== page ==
CHARLESTON — Gov. Earl Ray Tomblin and state Attorney General Patrick Morrisey said May 24 the State has joined two others in an amicus brief asking the nation’s highest court to hear a challenge to rules allowing the federal government’s regulation of greenhouse gas emissions.
The brief - filed by West Virginia, Kansas and Montana - asks for a writ of certiorari, or review, by the court. It was filed May 23 and follows a ruling by the U.S. Court of Appeals for the District of Columbia in favor of the Environmental Protection Agency in four consolidated cases.
The three states argue that if allowed to stand, the D.C. Circuit’s ruling will “fundamentally alter” the U.S. Constitution’s separation of powers and grant “unprecedented authority” to the EPA and other federal agencies.
More specifically, they contend the EPA’s so-called “Tailoring Rule” contradicts explicit provisions of the federal Clean Air Act and establishes new compliance levels for greenhouse gas emissions that are significantly higher than the levels specified in the statute.
The three amicus states, in their brief, maintain that the U.S. Supreme Court should hear the case to clarify that the EPA has misinterpreted the CAA and acted outside the scope of its legal and constitutional authority.
“In addition to this brief, I wrote to the President last month urging him, in the strongest of terms, to direct the EPA to discontinue its anti-coal policies,” Tomblin said in a statement Friday. “The EPA’s proposed limits on greenhouse gas emissions threaten the livelihood of our coal miners to the point of killing jobs and crippling our state and national economies, while also weakening our country’s efforts toward energy independence.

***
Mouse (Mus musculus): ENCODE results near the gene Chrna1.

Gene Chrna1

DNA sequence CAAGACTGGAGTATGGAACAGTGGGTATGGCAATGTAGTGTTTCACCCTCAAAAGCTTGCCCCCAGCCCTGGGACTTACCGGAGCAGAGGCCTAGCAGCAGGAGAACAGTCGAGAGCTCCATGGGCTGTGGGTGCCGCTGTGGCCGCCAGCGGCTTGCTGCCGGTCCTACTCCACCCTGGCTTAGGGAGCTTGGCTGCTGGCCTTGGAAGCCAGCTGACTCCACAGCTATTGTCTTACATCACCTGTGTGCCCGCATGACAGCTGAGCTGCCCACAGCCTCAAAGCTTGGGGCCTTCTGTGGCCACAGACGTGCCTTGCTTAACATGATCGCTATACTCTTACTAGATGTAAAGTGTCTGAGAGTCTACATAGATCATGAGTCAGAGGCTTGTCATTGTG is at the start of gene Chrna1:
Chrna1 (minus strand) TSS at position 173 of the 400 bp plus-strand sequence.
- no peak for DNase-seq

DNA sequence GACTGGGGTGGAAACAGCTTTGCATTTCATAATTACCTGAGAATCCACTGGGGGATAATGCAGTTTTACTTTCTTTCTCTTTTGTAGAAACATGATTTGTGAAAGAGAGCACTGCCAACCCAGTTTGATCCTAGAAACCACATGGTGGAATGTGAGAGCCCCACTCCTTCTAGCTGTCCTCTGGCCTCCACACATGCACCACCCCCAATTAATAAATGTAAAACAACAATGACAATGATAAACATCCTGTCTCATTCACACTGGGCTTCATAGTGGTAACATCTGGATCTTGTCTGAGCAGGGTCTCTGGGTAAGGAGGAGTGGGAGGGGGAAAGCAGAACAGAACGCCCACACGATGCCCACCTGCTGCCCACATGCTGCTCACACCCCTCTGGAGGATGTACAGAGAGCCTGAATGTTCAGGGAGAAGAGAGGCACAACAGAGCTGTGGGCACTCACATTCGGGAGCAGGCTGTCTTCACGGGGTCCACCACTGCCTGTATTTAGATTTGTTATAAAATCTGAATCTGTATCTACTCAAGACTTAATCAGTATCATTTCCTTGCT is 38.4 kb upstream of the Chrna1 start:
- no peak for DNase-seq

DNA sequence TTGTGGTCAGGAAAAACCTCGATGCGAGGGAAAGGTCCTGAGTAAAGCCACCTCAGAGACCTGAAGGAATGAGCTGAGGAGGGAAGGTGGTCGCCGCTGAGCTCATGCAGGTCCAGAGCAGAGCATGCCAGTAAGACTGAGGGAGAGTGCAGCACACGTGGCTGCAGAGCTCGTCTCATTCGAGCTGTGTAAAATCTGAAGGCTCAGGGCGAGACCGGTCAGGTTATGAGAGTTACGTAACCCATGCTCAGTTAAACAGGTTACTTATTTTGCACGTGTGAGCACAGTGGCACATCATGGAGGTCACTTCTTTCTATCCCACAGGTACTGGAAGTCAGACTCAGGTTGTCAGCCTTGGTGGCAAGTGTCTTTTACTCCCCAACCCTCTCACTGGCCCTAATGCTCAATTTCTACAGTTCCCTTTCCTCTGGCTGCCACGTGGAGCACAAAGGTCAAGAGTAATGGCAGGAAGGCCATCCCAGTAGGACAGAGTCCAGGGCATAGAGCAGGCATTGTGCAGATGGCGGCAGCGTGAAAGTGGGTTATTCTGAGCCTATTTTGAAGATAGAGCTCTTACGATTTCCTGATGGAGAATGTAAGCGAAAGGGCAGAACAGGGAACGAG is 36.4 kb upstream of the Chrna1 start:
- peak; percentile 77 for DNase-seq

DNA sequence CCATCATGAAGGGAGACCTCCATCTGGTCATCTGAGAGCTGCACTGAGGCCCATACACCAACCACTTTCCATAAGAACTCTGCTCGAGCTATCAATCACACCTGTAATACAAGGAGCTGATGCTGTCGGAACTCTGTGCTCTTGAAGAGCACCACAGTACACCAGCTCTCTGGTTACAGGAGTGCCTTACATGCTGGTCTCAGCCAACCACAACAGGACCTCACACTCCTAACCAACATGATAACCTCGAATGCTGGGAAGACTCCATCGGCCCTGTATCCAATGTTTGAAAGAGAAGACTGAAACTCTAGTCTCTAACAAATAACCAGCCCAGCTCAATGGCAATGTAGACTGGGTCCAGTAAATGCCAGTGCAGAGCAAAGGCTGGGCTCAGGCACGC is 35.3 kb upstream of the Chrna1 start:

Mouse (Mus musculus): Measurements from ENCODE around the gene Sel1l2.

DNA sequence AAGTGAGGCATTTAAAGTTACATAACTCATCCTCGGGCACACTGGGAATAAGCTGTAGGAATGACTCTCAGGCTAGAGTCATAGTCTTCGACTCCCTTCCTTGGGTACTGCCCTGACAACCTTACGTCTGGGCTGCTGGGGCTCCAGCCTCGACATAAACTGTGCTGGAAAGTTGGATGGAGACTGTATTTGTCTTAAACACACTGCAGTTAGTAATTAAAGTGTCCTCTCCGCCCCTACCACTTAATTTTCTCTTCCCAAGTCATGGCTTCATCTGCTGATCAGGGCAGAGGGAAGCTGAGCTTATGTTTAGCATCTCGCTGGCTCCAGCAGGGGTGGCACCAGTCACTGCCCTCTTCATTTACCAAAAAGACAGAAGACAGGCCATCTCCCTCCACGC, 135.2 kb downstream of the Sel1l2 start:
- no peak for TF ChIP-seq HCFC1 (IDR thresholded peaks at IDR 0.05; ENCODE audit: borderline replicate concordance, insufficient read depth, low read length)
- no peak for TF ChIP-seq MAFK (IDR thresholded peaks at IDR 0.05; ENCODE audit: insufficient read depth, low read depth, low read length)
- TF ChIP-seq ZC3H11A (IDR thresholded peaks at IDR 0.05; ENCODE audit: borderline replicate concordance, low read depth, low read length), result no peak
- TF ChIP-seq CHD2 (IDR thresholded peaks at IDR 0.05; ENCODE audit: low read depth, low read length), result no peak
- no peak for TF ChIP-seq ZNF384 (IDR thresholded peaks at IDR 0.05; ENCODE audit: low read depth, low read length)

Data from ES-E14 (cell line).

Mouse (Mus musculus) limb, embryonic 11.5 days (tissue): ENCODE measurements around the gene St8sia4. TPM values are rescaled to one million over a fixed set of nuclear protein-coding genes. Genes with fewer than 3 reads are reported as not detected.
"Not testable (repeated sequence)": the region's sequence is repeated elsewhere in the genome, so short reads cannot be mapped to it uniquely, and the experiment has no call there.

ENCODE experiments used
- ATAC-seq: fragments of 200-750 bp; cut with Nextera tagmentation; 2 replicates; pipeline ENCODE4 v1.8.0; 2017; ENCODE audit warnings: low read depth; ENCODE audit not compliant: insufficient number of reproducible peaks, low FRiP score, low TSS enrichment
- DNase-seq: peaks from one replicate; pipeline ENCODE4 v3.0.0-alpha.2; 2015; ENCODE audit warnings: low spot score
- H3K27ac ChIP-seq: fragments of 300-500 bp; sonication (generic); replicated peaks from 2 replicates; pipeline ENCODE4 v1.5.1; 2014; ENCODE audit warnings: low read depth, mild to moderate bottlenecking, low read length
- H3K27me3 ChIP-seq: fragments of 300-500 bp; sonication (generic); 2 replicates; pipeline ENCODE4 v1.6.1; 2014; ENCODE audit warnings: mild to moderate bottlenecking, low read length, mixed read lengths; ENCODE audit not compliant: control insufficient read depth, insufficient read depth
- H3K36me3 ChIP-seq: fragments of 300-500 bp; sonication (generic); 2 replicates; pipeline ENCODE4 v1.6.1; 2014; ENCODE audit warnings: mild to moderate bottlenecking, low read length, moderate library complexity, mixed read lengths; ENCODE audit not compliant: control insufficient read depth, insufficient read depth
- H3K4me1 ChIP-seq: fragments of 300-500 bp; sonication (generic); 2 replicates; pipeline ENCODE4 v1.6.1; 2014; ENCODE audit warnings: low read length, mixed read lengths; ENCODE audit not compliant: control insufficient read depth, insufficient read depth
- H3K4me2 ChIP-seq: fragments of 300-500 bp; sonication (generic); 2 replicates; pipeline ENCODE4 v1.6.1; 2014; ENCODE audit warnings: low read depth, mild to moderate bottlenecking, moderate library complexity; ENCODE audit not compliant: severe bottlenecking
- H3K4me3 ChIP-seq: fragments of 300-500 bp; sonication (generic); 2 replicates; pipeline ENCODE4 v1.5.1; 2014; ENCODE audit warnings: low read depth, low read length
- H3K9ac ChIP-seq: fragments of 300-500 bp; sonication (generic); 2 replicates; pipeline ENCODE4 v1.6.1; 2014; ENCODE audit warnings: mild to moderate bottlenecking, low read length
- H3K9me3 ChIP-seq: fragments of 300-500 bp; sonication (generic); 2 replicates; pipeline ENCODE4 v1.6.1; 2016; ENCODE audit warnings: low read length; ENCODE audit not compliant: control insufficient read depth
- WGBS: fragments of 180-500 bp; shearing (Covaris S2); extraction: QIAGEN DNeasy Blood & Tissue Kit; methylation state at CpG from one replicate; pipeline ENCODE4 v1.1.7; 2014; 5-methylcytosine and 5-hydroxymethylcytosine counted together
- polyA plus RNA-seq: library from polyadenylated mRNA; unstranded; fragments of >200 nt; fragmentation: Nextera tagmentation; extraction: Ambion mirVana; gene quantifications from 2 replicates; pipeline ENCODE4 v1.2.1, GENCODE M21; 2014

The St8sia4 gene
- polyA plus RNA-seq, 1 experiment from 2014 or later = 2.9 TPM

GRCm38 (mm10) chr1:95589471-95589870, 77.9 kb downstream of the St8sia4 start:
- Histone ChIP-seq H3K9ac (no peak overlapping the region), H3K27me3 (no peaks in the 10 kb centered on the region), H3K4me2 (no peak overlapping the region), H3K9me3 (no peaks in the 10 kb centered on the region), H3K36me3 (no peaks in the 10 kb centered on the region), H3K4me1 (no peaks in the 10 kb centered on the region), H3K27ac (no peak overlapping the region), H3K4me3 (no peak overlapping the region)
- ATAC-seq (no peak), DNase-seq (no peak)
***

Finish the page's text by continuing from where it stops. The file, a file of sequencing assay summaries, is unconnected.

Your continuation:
“I hope the high court recognizes the urgency and critical importance of our brief for all Americans.”
Morrisey said the EPA’s rules regarding greenhouse gas emissions are just another example of the federal agency overstepping its role to the detriment of West Virginians.
“The EPA’s decision to regulate greenhouse gas emissions in this way will have a devastating impact on the industries that must comply with these rules, as well as consumers,” he said.
“Once again, the EPA is moving ahead on an issue with little regard for the plain language of the statute and the people who are directly impacted by these incredible new burdens.”
In its ruling last year, the D.C. Circuit affirmed:
- The agency’s finding in 2009 that large-scale greenhouse gas emissions endanger public health and welfare;
- The EPA’s standards requiring greenhouse gas emission controls on model year 2012-16 cars. Those standards are expected to result in the reduction of 960 million metric tons of carbon dioxide over the life of those vehicles; and
- The agency’s “Tailoring Rule,” a phase-in of the requirement that new and modified power plants, petroleum refineries and other industrial sources use the “best available control technology” to control their emissions of greenhouse gas pollutants.